• Failure to complete risk assessments – risk assessments allow employers to identify where employees could be at risk and take actions to prevent accidents from happening. If you suffer an injury at work and your employer failed to complete regular risk assessments, they could be considered as acting negligently.
  • Faulty machinery – in work environments where machinery is used, it is extremely important that equipment is tested to make sure it is working properly and is safe for employees to use.
  • No PPE – if you’re working in an industry like construction, you should be provided with sufficient PPE to keep you safe from debris including dust and wood chippings that could be thrown up into your face and eyes.

 

Employers have a duty of care to keep their employees safe, so under the law, they must:

  • Carry out a full risk assessment of the workplace
  • Address any health and safety risks that have been identified
  • Create a health and safety policy and make sure all employees are familiar with it
  • Provide adequate training to all members of staff
  • Provide a safe working environment, free of dangers such as slip and trip hazards
  • Provide safety equipment where necessary
  • Introduce a safe system of work
  • Make sure equipment and machinery is in a good state of repair

 

If an employer didn’t take reasonable steps to keep you safe at work, they could be deemed to have breached their duty of care. From 1 October 2013 the revised Reporting of Injuries, Diseases and Dangerous Occurrences Regulations 2013 (RIDDOR 2013) came into force, which is the law that requires employers to report all work-related injuries. Mostly falling into the realm of construction and manual work, RIDDOR is in place to classify all major industries or specific injuries which would be from an accident at work – which are often slips, trips and falls.

Slips, trips and falls in the workplace are sometimes treated like a minor affair but according to figures under the Reporting of injuries, Diseases and Dangerous Occurrences Regulations (RIDDOR), they account for 30% of the most common workplace accidents. Another worrying statistic is that under this research, just over 61,713 incidents were reported by employers in 2021/22, but self-reporting by actual workers for the Labour Force Survey (by the Office of National Statistics) claims there were substantially more, 441,000 in fact.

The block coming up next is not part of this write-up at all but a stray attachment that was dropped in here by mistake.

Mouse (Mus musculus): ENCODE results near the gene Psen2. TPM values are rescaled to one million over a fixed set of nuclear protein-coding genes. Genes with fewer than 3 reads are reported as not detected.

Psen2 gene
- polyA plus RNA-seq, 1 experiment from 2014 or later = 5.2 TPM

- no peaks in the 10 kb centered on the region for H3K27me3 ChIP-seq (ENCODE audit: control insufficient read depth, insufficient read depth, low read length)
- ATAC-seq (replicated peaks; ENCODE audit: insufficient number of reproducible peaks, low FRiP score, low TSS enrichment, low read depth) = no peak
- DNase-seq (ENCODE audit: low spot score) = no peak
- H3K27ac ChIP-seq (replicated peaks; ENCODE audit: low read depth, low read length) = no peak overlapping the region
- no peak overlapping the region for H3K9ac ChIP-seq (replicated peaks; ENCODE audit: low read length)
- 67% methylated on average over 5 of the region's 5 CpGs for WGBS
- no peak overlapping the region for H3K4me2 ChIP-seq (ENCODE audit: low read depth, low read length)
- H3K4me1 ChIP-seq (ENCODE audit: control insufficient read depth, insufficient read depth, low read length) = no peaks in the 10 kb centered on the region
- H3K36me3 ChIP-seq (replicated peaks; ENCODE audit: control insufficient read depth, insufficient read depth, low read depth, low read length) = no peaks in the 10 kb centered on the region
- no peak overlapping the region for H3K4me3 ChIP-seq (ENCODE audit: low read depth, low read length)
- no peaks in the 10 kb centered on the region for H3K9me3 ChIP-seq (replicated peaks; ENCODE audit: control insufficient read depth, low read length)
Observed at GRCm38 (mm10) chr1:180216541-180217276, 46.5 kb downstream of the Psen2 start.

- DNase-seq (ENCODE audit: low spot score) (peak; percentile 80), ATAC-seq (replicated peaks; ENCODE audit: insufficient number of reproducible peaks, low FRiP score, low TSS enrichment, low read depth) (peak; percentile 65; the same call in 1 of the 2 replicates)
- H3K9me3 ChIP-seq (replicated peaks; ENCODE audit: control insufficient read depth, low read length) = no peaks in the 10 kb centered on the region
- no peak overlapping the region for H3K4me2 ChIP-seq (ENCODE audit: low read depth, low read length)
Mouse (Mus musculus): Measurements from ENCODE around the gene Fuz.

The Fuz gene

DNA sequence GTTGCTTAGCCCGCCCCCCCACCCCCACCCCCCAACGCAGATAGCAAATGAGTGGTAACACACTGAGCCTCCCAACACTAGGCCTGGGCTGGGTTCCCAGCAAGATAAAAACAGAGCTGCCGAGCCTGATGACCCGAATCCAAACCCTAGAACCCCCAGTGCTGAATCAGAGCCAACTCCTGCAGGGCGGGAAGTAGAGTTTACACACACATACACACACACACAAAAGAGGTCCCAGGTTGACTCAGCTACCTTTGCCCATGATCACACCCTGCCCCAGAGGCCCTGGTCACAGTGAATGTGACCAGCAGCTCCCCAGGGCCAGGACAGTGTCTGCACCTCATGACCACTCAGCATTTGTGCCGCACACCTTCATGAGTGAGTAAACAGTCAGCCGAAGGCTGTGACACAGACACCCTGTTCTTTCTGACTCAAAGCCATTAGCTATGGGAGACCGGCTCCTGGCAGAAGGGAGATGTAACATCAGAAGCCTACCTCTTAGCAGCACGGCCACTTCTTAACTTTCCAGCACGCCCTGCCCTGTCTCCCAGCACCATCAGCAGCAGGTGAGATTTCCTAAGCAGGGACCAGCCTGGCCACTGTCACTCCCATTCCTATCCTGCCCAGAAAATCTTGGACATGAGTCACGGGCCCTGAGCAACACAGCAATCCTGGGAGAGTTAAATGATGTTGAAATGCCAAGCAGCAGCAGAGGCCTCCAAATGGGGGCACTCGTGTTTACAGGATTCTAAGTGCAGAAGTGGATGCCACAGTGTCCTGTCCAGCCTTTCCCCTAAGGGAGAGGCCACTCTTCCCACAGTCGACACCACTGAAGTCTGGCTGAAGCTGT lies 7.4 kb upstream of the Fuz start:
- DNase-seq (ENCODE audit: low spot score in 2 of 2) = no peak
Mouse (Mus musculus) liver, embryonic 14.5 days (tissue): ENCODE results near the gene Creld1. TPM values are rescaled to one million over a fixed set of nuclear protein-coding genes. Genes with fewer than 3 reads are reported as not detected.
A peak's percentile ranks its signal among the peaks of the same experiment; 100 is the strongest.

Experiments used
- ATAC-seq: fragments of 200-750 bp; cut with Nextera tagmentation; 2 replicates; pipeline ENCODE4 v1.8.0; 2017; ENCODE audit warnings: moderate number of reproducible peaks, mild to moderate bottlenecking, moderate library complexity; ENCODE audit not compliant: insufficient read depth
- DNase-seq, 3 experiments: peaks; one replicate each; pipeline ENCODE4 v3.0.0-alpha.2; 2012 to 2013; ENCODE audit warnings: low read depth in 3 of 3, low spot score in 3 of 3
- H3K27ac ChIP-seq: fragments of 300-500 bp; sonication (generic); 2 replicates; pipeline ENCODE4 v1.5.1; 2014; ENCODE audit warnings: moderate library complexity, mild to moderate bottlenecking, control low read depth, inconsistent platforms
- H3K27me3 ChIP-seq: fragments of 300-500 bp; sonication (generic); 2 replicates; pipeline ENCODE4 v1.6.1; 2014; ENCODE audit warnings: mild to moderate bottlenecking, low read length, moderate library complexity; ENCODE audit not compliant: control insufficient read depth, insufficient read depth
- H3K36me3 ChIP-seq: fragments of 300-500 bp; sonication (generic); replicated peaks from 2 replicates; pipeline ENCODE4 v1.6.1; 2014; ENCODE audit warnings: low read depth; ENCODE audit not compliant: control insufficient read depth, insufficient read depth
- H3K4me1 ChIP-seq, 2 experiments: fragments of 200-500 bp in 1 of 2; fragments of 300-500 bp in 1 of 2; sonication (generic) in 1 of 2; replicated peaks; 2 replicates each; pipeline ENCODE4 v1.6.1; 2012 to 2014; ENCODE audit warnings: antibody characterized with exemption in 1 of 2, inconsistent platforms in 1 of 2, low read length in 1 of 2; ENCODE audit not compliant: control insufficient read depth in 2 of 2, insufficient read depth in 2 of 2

Contact Us

If you’ve had an accident at work and you were injured, our specialist Accident at Work Solicitors can help you.

We offer a free claims assessment with one of our Personal Injury Solicitors who can give you specialist legal advice and help you understand if you have a claim. Call us on 0808 239 4205 and let us help you.

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Charlotte Rankin

Senior Associate Solicitor, Serious Injury Claims

Areas of Expertise:
Personal Injury

Charlotte handles a caseload of Personal Injury cases dealing with Serious Injury, and has particular interest in Upper and Lower Limb disorders including Amputation of toes and fingers.

Charlotte also has management experience alongside her extensive legal knowledge, and regularly participates in Simpson Millar’s internal mentoring scheme.

References

Health and Safety Executive. (n.d.). Home. Retrieved from https://www.hse.gov.uk/

Health and Safety Executive. (n.d.). Statistics. Retrieved from https://www.hse.gov.uk/statistics/

Health and Safety Executive. (2022). Health and safety at work: Summary statistics for Great Britain 2021/22. Retrieved from https://www.hse.gov.uk/statistics/overall/hssh2122.pdf

Health and Safety Executive. (2023, November 22). HSE publishes annual work-related ill health and injury statistics for 2022/23. Press release. Retrieved from https://press.hse.gov.uk/2023/11/22/hse-publishes-annual-work-related-ill-health-and-injury-statistics-for-2022-23/#:~:text=The%20figures%20also%20show%20that,for%20workplace%20health%20and%20safety.

Health and Safety Executive. (n.d.). Reporting of Injuries, Diseases and Dangerous Occurrences Regulations (RIDDOR). Retrieved from https://www.hse.gov.uk/riddor/

Simpson Millar LLP. (n.d.). Construction Worker Accident Claims. Retrieved from https://www.simpsonmillar.co.uk/personal-injury-solicitors/accident-at-work-claims/construction-worker-accident-claims/

Health and Safety Executive. (n.d.). Fatal injuries in the workplace. Retrieved from https://www.hse.gov.uk/statistics/fatals.htm

Health and Safety Executive. (2022, November 23). HSE publishes annual work-related ill health and injury statistics for 2021/22. Press release. Retrieved from https://press.hse.gov.uk/2022/11/23/hse-publishes-annual-work-related-ill-health-and-injury-statistics-for-2021-22/

Health and Safety Executive. (n.d.). INDG453 - Involving your workforce in health and safety: Good practice for workplaces with fewer than five employees. Retrieved from https://www.hse.gov.uk/pubns/indg453.htm

Health and Safety Executive. (n.d.). Labour Force Survey (LFS). Retrieved from https://www.hse.gov.uk/statistics/lfs/index.htm